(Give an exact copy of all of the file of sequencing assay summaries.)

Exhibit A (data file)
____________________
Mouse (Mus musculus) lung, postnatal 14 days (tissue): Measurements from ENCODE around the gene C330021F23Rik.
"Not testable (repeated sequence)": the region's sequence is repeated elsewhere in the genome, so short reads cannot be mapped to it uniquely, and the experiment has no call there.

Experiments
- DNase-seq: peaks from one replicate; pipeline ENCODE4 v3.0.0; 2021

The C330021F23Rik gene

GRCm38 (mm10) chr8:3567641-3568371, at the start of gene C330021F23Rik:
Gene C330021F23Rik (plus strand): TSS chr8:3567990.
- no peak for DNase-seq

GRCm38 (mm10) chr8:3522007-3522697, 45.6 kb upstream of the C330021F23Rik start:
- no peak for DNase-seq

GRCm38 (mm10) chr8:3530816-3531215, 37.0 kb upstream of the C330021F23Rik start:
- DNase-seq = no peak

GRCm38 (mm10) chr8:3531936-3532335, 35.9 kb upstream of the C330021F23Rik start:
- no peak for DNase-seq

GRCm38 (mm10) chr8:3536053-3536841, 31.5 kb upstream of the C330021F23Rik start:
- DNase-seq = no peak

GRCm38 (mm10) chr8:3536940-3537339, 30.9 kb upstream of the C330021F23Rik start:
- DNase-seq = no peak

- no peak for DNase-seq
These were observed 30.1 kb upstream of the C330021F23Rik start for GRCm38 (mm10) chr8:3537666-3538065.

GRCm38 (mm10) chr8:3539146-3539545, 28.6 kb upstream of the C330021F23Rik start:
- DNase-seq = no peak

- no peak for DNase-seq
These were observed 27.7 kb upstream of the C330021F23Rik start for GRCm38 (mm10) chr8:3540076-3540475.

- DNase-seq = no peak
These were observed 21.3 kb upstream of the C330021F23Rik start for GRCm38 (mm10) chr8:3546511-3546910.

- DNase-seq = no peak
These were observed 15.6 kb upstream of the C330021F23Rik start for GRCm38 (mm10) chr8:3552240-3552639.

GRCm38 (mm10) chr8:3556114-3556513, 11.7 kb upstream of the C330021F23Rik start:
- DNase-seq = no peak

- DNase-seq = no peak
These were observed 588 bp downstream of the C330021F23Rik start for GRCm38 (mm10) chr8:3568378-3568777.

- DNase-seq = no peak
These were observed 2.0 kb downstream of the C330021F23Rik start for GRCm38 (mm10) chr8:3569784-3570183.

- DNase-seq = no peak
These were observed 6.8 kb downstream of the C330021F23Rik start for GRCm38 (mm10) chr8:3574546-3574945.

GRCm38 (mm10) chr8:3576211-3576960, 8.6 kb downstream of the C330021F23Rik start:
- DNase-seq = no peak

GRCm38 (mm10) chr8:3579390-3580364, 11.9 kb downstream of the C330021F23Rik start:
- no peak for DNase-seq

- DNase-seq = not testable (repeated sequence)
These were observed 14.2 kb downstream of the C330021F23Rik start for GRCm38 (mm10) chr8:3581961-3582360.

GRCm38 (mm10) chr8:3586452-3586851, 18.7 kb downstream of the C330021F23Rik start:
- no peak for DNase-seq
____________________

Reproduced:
Mouse (Mus musculus) lung, postnatal 14 days (tissue): Measurements from ENCODE around the gene C330021F23Rik.
"Not testable (repeated sequence)": the region's sequence is repeated elsewhere in the genome, so short reads cannot be mapped to it uniquely, and the experiment has no call there.

Experiments
- DNase-seq: peaks from one replicate; pipeline ENCODE4 v3.0.0; 2021

The C330021F23Rik gene

GRCm38 (mm10) chr8:3567641-3568371, at the start of gene C330021F23Rik:
Gene C330021F23Rik (plus strand): TSS chr8:3567990.
- no peak for DNase-seq

GRCm38 (mm10) chr8:3522007-3522697, 45.6 kb upstream of the C330021F23Rik start:
- no peak for DNase-seq

GRCm38 (mm10) chr8:3530816-3531215, 37.0 kb upstream of the C330021F23Rik start:
- DNase-seq = no peak

GRCm38 (mm10) chr8:3531936-3532335, 35.9 kb upstream of the C330021F23Rik start:
- no peak for DNase-seq

GRCm38 (mm10) chr8:3536053-3536841, 31.5 kb upstream of the C330021F23Rik start:
- DNase-seq = no peak

GRCm38 (mm10) chr8:3536940-3537339, 30.9 kb upstream of the C330021F23Rik start:
- DNase-seq = no peak

- no peak for DNase-seq
These were observed 30.1 kb upstream of the C330021F23Rik start for GRCm38 (mm10) chr8:3537666-3538065.

GRCm38 (mm10) chr8:3539146-3539545, 28.6 kb upstream of the C330021F23Rik start:
- DNase-seq = no peak

- no peak for DNase-seq
These were observed 27.7 kb upstream of the C330021F23Rik start for GRCm38 (mm10) chr8:3540076-3540475.

- DNase-seq = no peak
These were observed 21.3 kb upstream of the C330021F23Rik start for GRCm38 (mm10) chr8:3546511-3546910.

- DNase-seq = no peak
These were observed 15.6 kb upstream of the C330021F23Rik start for GRCm38 (mm10) chr8:3552240-3552639.

GRCm38 (mm10) chr8:3556114-3556513, 11.7 kb upstream of the C330021F23Rik start:
- DNase-seq = no peak

- DNase-seq = no peak
These were observed 588 bp downstream of the C330021F23Rik start for GRCm38 (mm10) chr8:3568378-3568777.

- DNase-seq = no peak
These were observed 2.0 kb downstream of the C330021F23Rik start for GRCm38 (mm10) chr8:3569784-3570183.

- DNase-seq = no peak
These were observed 6.8 kb downstream of the C330021F23Rik start for GRCm38 (mm10) chr8:3574546-3574945.

GRCm38 (mm10) chr8:3576211-3576960, 8.6 kb downstream of the C330021F23Rik start:
- DNase-seq = no peak

GRCm38 (mm10) chr8:3579390-3580364, 11.9 kb downstream of the C330021F23Rik start:
- no peak for DNase-seq

- DNase-seq = not testable (repeated sequence)
These were observed 14.2 kb downstream of the C330021F23Rik start for GRCm38 (mm10) chr8:3581961-3582360.

GRCm38 (mm10) chr8:3586452-3586851, 18.7 kb downstream of the C330021F23Rik start:
- no peak for DNase-seq